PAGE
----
Author: Melissa Sarno
Copy Obtained: From publisher for an honest review
Always think in threes and you'll never fall, Cora's father told her when she was a little girl. Two feet, one hand. Two hands, one foot. That was all Cora needed to know to climb the trees of Brooklyn.
But now Cora is a middle schooler, a big sister, and homeless. Her mother is trying to hold the family together after her father's death, and Cora must look after her sister, Adare, who's just different, their mother insists. Quick to smile, Adare hates wearing shoes, rarely speaks, and appears untroubled by the question Cora can't help but ask: How will she find a place to call home?
After their room at the shelter is ransacked, Cora's mother looks to an old friend for help, and Cora finally finds what she has been looking for: Ailanthus altissima, the "tree of heaven," which can grow in even the worst conditions. It sets her on a path to discover a deeper truth about where she really belongs.
This is the second book about being homeless that I've read recently. That book (Crenshaw) dealt more with a family that was on the verge of becoming homeless while this book focuses on a family that is already homeless. Although being homeless is not the only thing this book looks at. Cora is still dealing with the loss of her father, and she has her sister to worry about. It's a lot for a young girl. So when she's put in a situation where she can make a friend, she doesn't trust it. I think that part of the book made me the saddest. I've kids like that while teaching. You can tell they've been bounced around so much that they don't even bother to try to connect to the people around them. I wanted to tell Cora that it would be ok, and she could make a friend but honestly, with situation her family is in, it was clearly possible they would move again. It saddened me.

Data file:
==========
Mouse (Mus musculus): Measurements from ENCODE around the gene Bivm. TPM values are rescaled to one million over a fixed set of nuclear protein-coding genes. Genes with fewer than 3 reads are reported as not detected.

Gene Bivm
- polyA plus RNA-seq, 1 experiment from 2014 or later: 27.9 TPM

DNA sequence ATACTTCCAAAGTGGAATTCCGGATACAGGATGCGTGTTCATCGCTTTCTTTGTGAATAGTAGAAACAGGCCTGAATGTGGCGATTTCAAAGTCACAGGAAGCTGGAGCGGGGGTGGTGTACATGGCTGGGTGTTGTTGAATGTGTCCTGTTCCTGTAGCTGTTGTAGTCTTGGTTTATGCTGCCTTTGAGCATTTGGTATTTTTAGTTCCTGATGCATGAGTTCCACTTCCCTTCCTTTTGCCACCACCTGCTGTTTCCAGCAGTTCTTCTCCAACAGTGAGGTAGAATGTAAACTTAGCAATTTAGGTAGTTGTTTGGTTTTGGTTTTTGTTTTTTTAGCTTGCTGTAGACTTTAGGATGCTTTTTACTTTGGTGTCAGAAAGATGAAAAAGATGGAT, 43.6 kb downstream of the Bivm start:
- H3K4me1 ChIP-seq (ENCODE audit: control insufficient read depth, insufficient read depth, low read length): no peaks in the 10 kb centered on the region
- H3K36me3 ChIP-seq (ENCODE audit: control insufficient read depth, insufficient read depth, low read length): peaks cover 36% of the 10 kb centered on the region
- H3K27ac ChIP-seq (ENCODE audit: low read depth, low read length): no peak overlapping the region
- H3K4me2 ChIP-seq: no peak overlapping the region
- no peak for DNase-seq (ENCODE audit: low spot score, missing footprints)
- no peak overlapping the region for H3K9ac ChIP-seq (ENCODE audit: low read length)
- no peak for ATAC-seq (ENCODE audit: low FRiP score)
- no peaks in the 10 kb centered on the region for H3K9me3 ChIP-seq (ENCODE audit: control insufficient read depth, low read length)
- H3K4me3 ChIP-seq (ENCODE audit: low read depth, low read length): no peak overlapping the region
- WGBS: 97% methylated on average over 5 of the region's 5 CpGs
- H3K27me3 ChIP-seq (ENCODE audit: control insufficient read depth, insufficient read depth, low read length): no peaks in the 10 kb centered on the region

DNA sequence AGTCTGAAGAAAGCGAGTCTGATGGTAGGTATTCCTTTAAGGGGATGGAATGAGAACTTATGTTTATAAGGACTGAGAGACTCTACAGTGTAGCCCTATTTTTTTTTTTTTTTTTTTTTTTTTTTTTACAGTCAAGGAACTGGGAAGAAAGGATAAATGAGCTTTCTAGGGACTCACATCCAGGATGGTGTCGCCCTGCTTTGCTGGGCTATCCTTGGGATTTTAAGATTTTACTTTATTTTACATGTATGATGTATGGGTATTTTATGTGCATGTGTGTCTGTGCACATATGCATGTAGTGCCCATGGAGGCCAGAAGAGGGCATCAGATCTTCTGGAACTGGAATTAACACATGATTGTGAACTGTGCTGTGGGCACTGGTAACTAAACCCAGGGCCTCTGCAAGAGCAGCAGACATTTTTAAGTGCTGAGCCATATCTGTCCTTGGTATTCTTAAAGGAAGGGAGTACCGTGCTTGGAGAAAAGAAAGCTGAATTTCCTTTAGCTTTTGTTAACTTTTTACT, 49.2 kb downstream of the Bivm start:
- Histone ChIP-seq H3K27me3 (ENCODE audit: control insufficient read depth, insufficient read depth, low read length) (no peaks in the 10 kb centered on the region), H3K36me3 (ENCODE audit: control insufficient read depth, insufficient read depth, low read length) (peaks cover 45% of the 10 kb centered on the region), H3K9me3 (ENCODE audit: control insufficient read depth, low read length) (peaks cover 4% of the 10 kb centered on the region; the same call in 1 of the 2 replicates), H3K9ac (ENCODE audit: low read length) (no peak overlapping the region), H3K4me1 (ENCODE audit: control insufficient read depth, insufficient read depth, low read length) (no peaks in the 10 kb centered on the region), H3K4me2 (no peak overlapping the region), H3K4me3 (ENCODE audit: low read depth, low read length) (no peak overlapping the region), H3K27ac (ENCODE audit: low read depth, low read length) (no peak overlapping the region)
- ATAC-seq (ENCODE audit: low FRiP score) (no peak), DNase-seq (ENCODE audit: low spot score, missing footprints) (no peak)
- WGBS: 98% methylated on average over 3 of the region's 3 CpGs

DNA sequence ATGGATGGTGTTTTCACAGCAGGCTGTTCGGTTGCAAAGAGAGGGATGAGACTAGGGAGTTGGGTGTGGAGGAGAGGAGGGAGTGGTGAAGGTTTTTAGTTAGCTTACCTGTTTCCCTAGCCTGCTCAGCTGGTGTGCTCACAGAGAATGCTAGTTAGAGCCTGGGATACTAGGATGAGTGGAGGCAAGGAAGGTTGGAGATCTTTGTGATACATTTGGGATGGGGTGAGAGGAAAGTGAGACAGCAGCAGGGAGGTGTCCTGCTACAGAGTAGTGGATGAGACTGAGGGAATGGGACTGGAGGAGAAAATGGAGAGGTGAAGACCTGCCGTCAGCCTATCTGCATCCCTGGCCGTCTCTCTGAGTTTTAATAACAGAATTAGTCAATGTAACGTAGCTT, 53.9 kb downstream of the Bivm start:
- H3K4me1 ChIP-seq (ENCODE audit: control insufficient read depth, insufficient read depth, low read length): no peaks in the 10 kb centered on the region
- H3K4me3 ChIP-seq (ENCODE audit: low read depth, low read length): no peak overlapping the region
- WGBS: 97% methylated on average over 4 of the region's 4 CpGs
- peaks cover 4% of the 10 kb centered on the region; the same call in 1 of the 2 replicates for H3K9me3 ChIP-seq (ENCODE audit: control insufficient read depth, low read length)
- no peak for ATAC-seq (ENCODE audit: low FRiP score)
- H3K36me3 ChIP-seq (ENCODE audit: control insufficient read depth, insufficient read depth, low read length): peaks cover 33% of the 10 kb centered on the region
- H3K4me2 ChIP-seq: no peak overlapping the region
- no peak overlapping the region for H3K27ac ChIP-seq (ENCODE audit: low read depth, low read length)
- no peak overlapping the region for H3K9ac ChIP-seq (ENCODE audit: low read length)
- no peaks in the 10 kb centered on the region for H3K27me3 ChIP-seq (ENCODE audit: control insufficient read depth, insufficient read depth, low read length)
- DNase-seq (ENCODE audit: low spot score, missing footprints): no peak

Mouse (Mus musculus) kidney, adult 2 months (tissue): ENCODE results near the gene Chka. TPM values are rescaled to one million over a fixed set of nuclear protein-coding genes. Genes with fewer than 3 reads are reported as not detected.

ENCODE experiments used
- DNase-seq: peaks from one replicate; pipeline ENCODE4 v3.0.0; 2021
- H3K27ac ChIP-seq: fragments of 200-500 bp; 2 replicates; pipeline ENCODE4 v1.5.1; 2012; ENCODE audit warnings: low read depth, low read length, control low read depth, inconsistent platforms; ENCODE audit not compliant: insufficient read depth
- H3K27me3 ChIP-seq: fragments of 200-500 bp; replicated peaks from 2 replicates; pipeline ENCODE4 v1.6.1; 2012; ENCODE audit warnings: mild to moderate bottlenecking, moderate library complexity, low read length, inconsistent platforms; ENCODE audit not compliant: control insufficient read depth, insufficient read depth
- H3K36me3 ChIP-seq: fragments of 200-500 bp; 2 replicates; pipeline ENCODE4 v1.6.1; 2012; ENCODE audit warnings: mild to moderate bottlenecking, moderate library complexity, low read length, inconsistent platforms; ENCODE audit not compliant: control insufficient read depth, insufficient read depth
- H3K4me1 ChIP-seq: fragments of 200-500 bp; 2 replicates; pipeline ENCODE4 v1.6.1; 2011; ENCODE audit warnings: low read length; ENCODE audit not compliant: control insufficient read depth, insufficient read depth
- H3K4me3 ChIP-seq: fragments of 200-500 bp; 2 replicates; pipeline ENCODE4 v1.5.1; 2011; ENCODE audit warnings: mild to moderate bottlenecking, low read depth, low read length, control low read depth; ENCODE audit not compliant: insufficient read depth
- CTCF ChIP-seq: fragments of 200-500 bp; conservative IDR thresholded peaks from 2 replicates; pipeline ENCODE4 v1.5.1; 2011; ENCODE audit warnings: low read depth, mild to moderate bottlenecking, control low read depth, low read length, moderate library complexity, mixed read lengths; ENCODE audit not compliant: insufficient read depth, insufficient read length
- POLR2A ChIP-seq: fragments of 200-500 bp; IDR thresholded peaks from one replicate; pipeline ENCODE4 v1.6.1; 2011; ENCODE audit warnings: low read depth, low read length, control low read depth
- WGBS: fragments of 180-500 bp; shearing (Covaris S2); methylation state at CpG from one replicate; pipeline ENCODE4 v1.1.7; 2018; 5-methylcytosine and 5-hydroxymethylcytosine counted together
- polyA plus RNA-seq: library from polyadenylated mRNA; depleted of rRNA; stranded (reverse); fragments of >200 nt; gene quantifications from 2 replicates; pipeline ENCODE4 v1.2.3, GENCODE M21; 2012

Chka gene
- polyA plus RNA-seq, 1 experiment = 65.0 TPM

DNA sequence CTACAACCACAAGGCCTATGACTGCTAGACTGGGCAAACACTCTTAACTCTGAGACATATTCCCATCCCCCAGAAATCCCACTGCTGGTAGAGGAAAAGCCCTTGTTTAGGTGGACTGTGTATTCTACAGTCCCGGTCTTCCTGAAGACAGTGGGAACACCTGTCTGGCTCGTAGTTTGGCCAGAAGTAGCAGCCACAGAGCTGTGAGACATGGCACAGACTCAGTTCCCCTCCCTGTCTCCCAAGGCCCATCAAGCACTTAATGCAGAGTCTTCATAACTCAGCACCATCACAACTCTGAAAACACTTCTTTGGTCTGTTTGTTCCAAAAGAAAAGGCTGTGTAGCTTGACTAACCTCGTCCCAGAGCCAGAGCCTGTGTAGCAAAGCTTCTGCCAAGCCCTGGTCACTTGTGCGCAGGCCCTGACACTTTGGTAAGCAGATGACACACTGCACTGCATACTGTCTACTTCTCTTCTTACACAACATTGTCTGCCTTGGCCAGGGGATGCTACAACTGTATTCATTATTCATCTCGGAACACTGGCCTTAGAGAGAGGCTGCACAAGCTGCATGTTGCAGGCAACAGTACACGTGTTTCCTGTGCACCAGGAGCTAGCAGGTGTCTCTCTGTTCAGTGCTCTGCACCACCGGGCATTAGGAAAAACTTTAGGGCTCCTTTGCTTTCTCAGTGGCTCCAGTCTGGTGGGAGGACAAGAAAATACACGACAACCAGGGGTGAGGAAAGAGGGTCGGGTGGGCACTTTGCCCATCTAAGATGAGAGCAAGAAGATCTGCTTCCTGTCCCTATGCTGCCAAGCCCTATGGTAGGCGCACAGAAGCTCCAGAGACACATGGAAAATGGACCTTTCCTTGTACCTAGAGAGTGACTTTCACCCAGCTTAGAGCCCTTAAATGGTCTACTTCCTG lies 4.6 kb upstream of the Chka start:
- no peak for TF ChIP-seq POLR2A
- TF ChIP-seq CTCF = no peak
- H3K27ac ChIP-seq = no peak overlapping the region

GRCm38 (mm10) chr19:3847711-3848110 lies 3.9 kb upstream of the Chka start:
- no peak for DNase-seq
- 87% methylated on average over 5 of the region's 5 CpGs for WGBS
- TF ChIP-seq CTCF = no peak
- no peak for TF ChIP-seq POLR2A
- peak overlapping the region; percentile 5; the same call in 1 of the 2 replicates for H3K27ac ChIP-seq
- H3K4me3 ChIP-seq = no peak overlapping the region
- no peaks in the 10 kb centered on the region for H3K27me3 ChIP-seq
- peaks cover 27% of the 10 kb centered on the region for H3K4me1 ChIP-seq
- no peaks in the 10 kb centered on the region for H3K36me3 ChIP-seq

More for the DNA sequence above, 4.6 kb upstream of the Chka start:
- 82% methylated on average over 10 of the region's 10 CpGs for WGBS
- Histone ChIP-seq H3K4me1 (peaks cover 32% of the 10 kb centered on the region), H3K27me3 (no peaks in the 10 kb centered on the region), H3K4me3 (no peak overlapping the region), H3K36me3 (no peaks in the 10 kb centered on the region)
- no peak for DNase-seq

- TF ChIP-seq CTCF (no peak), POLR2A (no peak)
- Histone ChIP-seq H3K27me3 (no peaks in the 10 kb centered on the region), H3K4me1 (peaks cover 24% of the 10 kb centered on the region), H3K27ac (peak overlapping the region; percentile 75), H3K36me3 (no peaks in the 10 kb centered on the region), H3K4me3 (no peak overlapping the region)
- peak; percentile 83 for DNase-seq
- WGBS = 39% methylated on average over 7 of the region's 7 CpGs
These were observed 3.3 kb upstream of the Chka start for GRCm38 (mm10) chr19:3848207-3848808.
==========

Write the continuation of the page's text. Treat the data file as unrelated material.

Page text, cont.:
That said - I think this would be a good book for middle school students. I live in an area with very little homelessness, at least in the traditional sense. I believe we have homeless students at my school, but they don't live in a shelter or in their car. They might live with others instead. And that is what ends up happening in this book, so I think it would be a great example to show my students what homelessness can look like. It doesn't mean you leave on the street. There are other types. And I think kids, where I live, need to see that and understand that. I've always believed that books should show students what they know so they know they aren't alone BUT they should always show students what they don't know so they learn how to empathize. Thankfully Cora is a great character that I think will really draw the reader in and allow this to happen.
Final thoughts: Great story with strong characters that grow and change.
Library thoughts: For sure I would put this in my library for the reasons I discussed above!